The Peace Centre, with the support of Womankind Worldwide and Gender
Action for Peace and Security (GAPS), undertook research in Uganda to provide in-depth gender-sensitive conflict analysis to help the international community and governments develop short- and long-term programmes and response frameworks that address the impact of COVID-19 and future pandemics, crises and shocks.
The research methodology involved a desk literature review on the COVID-19 gender, peace and security impact in Uganda across different sectors. This included the impact of COVID-19 on refugees, women’s and girls’ participation in decision-making, Violence Against Women and Girls (VAWG), Sexual and Reproductive Health and Rights (SRHR), access to healthcare, livelihoods, and women’s economic rights. The research aimed to understand any changes in the COVID-19, peace, security, and gender equality situation.
The findings of both phases indicate the ongoing gendered effects of COVID-19 on marginalised groups in the urban, rural and refugee settlement contexts. They highlight the impact of the pandemic on the community, especially on women’s and girls’ roles, responsibilities, needs and livelihoods, as well as how these different groups of women and
girls are coping with the crisis.
Read more about the noted changes in the COVID-19, peace, security, and gender equality situation, the summary of findings, proposed recommendations and partners here.
The Peace Centre in partnership with the Ministry of Internal Affairs’ Conflict Early Warning and Early Response Unit (CEWERU) convened a two day feedback meeting from 10th- 11th March with the National Steering Committee to share early warning reports from the Peace Committees in Kotido, Yumbe and Adjumani and discuss effective and early response to prevent and mitigate conflicts in Uganda. The feedback meeting will be used in laying of strategies and actions for reduction of conflict and violence in Uganda.
The Peace Centre and CEWERU presented the early warning reports and response progress for feedback by national level stakeholders. To support linkages and cross-learning, state and non-state actors working on conflict prevention, peace and security also shared early warning signals, mitigation measures, key learnings and best practices.
The meeting targeted thirty participants from CEWERU, Office of the President, Office of the Prime Minister, Ministry of Local Government (MLG), Uganda Human Rights Commission (UHRC), National Women Council (NWC), NGOs including; Centre for Conflict Resolution (CECORE), Centre for Basic Research (CBR), Uganda Joint Christian Council (UJCC),Participants from Arua, Kassanda, Kapelebyong, Yumbe, Kotido and Adjumani and development partners including UN Women, UNDP and DGF.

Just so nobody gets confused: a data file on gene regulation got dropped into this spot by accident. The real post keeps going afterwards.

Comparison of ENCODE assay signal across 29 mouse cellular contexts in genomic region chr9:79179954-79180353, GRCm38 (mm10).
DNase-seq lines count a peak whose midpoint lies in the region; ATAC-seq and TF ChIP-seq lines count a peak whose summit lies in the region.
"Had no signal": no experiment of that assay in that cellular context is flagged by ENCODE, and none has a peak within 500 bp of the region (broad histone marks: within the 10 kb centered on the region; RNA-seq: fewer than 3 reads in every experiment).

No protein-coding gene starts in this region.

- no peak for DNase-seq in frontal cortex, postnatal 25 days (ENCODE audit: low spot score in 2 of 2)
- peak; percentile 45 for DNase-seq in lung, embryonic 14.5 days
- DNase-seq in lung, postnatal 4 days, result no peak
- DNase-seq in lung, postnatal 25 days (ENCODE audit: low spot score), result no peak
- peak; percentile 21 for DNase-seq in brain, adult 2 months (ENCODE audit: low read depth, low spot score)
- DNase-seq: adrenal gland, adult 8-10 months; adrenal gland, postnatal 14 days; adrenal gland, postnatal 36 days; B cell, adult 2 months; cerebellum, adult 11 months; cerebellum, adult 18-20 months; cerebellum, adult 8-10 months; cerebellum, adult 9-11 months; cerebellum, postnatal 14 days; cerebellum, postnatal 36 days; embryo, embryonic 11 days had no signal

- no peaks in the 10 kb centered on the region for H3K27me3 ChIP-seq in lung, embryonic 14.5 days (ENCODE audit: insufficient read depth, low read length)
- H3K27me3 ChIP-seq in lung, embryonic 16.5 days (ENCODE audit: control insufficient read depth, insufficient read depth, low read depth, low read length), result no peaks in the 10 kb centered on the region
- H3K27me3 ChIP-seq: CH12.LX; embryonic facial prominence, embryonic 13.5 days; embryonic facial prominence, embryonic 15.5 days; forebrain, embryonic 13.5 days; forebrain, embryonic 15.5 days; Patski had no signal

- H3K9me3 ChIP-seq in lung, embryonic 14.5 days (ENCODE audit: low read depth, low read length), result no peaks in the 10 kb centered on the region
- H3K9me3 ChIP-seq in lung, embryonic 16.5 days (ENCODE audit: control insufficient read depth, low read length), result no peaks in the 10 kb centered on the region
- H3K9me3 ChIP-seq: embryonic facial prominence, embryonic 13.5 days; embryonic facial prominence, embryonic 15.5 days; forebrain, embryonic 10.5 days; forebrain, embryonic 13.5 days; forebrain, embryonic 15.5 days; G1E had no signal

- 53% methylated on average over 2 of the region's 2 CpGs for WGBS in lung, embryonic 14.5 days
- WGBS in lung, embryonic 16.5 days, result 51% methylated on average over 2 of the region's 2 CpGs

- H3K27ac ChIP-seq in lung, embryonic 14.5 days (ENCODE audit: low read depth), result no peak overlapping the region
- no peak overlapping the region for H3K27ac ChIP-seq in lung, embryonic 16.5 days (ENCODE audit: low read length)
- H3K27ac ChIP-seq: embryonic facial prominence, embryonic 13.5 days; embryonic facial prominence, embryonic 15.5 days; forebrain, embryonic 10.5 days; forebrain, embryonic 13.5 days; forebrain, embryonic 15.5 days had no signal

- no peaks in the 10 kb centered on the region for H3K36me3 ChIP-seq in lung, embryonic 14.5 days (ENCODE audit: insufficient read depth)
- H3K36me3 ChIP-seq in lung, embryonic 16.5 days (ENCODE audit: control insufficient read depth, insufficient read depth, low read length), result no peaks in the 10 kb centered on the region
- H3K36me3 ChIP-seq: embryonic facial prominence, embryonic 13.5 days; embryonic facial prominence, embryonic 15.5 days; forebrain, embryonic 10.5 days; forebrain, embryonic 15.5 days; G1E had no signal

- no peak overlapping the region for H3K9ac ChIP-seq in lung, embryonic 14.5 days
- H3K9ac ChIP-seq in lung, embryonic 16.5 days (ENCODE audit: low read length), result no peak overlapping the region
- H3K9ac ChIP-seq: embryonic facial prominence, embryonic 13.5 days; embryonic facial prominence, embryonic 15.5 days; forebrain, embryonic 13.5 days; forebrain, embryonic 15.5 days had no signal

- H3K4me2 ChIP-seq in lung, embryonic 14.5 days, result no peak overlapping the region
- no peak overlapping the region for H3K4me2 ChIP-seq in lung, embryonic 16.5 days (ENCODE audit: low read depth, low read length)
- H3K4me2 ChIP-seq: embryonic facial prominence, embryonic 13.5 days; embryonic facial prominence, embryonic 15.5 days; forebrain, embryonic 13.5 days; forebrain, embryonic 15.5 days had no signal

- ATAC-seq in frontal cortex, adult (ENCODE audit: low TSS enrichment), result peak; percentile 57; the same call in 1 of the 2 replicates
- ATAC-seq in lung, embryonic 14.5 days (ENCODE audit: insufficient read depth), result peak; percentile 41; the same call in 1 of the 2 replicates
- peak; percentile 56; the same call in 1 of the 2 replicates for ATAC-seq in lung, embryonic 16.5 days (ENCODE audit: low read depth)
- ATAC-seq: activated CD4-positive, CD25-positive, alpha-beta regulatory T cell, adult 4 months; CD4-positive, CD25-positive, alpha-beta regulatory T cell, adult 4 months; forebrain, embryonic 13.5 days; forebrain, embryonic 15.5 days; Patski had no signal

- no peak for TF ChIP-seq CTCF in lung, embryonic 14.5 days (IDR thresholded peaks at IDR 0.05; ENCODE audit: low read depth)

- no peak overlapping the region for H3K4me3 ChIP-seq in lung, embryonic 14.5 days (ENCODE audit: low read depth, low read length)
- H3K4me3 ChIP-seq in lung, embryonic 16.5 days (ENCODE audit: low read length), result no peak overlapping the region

The discussion focused on progress made by CEWERU and peace mediators. The participants shared the issues that still affect the existence of peace as the need for complete disarmament, incorporation of livelihood training to provide a chance for youth to access other sources of income, a need policy makers to be part of the national steering committee, and sustainability structures to be incorporated into the district levels for a longer project life.
The meeting also discussed how important and urgent it is to work on the peace policy so as to give a context of avoiding, handling and dealing with crisis and post life. The feedback meeting was then closed by Florence Kirabira from CEWERU who expressed her gratitude to the participants and the Peace Centre and promised that the issues discussed would be looked at by CEWERU.
The Peace Centre with the support of Womankind Worldwide and Gender Action for Peace and Security (GAPS) joined 200 organizations in Afghanistan, Colombia, Iraq, Lebanon, Myanmar, Nigeria, Palestine, Somalia, Uganda and Ukraine to conduct a research on the impact of COVID-19 on gender equality, peace and security. This study outlines recommendations for the local, national and international community to better respond to COVID-19, future pandemics and crises, as well as deliver on their commitments to the Women, Peace and Security agenda.
‘The UN Resolution 1325 has succeed in raising awareness of the women peace and security agenda.’ shared Helen Kezie Nwoha representing the Peace Centre shared in a conversation with joined leading women peace advocates from across the Commonwealth as they reimagined what ‘women, peace and security’ might mean for our future. The conversation comes two decades after the Resolution 1325 on Women, Peace and Security, part of a global effort to highlight the impact of conflict on women and the need to bring the voice of women into peace processes., it is clear that much remains to be done.
In this second event in the Commonwealth Foundation’s Critical Conversations series, the peace advocates discussed; how Resolution 1325 can be reimagined to better serve the needs and aspirations of women and communities across the Commonwealth. If mainstream approaches to women’s leadership in conflict resolution were actually working? How can women’s participation in peace processes be made more meaningful? How can women peace advocates secure better access to the forums and institutions where decisions are being made?
Speakers drew on their front-line experience to tackle these questions; sharing concrete examples of what has worked well and their perspectives on what needs to be done differently.
Watch this conversation here